Modern science provides several hypotheses of the origins of water on Earth. It is generally anticipated that during the process of Earth’s formation it was very hot and did not contain any water at all. Now, however, water constitutes more than two-thirds of the surface of our planet. It is evident that within that tremendously long time period certain processes contributed to the formation of water. Is there a possibility that these processes are still ongoing?
According to hydrogeology, atmospheric precipitation is the main source of water, both for the surface water and all sorts of water found beneath our feet. If that was the case, there would be no feasible explanation for the phenomenon of pressurized underground water. And yet we are encountering pressurized underground water on numerous occasions and not only in deep wells, but also as high as 20 meters below the surface.
Another assumption of modern geology that needs to be questioned is the statement that the majority of the water underground is contained in all sorts of aquifers – underground lakes, rivers, veins, and lenses. Again, if that statement was true, then drilling to the water-bearing horizon within the area of the aquifer would always result in water findings, but that is not always the case. Quite frequently search for underground water turns into a lottery, when results of prospective drilling do not support all previous theoretical models and the number of dry boreholes exceeds the number of productive ones.
There’s a theory that resonates very well with many years of our practical findings.
During the formation of the planets, about 4.5 billion years ago, the protoplanetary cloud, from which the planets subsequently were formed, contained not only a lot of silicon, oxygen, iron, and nickel but also a vast amount of hydrogen. Provided that hydrogen is the most abundant element in the Universe, this assumption appears to be justified. As an outcome of hydrogen’s presence, the core of the Earth is likely to consist not of iron and nickel, as modern planetology suggests, but of the hydrides of these metals.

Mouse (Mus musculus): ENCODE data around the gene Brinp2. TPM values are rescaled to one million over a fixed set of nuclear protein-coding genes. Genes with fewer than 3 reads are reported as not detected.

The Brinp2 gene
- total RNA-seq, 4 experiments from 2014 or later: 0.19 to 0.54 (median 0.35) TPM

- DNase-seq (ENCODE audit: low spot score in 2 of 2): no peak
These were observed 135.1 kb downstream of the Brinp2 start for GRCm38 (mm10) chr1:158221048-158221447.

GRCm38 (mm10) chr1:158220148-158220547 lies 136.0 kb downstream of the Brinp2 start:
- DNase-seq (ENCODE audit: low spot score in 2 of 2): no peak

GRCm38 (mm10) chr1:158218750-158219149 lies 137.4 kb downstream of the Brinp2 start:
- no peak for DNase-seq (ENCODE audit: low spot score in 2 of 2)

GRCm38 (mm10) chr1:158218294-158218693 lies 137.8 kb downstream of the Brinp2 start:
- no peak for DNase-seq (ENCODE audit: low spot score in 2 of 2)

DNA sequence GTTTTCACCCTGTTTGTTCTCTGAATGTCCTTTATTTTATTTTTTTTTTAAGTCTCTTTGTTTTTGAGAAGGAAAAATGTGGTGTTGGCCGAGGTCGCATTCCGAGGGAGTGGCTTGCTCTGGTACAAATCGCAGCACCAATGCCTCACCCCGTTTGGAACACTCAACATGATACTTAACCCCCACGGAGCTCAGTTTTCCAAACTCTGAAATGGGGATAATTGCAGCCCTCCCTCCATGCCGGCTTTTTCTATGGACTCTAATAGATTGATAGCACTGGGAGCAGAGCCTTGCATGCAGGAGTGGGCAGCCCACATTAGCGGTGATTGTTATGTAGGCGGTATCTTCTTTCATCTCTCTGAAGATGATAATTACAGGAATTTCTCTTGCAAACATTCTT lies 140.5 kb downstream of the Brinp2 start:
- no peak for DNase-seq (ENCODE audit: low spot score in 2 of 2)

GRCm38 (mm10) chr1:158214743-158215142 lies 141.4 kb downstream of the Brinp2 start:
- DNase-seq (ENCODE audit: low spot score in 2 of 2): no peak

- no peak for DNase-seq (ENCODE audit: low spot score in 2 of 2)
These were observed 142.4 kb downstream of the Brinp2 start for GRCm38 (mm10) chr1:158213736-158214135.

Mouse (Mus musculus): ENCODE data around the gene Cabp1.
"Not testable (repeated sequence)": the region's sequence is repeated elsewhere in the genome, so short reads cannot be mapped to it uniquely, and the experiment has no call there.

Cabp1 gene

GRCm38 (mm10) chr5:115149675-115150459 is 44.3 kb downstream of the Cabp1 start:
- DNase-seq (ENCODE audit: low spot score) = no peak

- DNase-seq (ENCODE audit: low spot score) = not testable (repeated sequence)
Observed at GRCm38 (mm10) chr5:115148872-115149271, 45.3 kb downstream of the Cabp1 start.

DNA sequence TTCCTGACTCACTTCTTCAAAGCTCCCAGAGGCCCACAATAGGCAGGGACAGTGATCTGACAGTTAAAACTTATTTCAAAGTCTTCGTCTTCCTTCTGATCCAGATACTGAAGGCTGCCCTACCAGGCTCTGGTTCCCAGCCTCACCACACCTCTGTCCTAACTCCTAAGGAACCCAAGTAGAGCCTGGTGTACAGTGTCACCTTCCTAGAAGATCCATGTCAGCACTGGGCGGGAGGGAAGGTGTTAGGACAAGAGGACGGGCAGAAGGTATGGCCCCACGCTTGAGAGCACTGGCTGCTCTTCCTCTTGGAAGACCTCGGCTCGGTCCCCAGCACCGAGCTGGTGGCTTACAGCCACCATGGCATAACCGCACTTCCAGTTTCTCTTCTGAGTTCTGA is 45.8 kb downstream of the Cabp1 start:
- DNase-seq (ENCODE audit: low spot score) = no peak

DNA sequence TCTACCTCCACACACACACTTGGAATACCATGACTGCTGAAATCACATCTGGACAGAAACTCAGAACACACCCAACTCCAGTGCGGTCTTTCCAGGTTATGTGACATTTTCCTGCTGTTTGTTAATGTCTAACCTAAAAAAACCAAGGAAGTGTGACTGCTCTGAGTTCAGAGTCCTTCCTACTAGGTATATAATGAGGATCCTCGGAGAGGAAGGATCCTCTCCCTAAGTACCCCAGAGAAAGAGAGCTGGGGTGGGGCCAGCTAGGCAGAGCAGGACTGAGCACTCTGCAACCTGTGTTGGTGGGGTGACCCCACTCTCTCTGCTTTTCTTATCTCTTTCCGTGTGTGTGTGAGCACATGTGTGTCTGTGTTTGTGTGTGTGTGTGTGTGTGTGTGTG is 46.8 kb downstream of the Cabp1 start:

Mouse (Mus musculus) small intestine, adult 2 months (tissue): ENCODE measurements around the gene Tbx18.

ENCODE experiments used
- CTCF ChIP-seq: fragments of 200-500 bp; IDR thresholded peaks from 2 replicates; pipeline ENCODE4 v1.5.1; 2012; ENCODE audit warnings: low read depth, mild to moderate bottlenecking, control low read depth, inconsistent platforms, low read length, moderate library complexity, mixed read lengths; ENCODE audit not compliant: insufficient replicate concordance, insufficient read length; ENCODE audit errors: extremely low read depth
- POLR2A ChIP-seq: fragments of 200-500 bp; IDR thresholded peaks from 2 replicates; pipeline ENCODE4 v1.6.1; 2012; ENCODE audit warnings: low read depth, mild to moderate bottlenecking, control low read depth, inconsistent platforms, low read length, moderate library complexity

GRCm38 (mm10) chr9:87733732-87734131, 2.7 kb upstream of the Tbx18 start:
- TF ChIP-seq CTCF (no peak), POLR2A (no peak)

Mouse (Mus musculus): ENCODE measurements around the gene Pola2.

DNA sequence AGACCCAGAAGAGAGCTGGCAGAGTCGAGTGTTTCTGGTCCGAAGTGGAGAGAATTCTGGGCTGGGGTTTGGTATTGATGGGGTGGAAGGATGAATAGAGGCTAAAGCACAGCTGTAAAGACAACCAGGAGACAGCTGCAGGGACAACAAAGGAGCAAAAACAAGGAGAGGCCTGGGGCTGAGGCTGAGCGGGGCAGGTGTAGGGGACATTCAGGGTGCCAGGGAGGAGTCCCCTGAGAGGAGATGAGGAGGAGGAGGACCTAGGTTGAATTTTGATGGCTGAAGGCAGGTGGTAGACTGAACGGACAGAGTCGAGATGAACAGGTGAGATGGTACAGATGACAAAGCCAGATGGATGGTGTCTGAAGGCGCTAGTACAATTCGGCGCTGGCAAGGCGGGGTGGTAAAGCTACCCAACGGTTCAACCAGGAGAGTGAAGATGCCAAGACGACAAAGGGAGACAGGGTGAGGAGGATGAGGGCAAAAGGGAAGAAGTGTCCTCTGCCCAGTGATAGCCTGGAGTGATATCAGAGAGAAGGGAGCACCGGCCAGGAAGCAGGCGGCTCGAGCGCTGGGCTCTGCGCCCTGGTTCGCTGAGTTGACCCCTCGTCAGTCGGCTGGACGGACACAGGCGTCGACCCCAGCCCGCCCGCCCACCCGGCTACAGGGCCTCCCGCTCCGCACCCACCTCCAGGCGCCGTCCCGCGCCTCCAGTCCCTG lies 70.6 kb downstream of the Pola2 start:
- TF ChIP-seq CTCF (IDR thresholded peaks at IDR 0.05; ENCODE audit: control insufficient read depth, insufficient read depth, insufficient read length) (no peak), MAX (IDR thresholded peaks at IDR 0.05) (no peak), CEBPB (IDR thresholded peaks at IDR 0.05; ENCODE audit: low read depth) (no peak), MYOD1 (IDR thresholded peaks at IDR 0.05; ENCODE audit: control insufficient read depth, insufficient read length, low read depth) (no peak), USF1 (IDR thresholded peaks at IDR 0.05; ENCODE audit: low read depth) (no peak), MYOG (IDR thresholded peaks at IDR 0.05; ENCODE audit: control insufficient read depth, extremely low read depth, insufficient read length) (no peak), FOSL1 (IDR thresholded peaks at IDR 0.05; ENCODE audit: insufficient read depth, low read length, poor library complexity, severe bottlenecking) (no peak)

If the heat in the core of our planet would only be produced as the result of the decay of the radioactive elements, it would hardly be sufficient for the volcanic activity and tectonic shifts. However, the iron-nickel hydride theory provides a much more feasible explanation for the enormous amount of energy produced by the core of the Earth. The chemical reaction of iron-nickel hydride decomposition into iron-nickel alloy and hydrogen is experimentally proven to be exothermic. Provided the scale of the processes in the core of our planet, the amount of energy released is colossal and sufficient to explain the phenomenon of volcanic activity and tectonic shifts. During the same reaction of decomposition, the hydrogen is released in huge volumes. Being the lightest element in the periodic table, it starts its slow journey from the core to the surface. At certain depths, it is likely to meet oxidized rocks and a very well-known reaction occurs: 2H+O=H2O
As an outcome of the constant reaction of decomposition, the pressure at the core is constantly rising. At certain levels, it is sufficient to form tectonic cracks in the Earth’s crust, through which liquid and gaseous substances find their way to the surface. Part of these substances is forming into water. The vivid illustration of that is the generally anticipated fact that water vapor constitutes up to 95% of volcano eruption matter.
From the practical point of view, an in-depth understanding of water formation and distribution processes allows to source of nearly infinite amounts of water in any geographical location.
Simply drilling right into tectonic fracture corresponding to certain criteria allows releasing massive amounts of clean pressurized drinking water with a stable supply.
The geo-scanning method developed by us resembles the hammer seismic method. However, we record and interpret not only a standard echo signal, as classical seismic suggests, but employ resonant modes that allow us to obtain additional information. As the result, with the use of a unique combination of hardware and software tools, we have devised a unique method allowing us to precisely pinpoint water-bearing cracks (zones of tectonic disturbance) and determine their exact coordinates, depth, and yield with outstanding accuracy.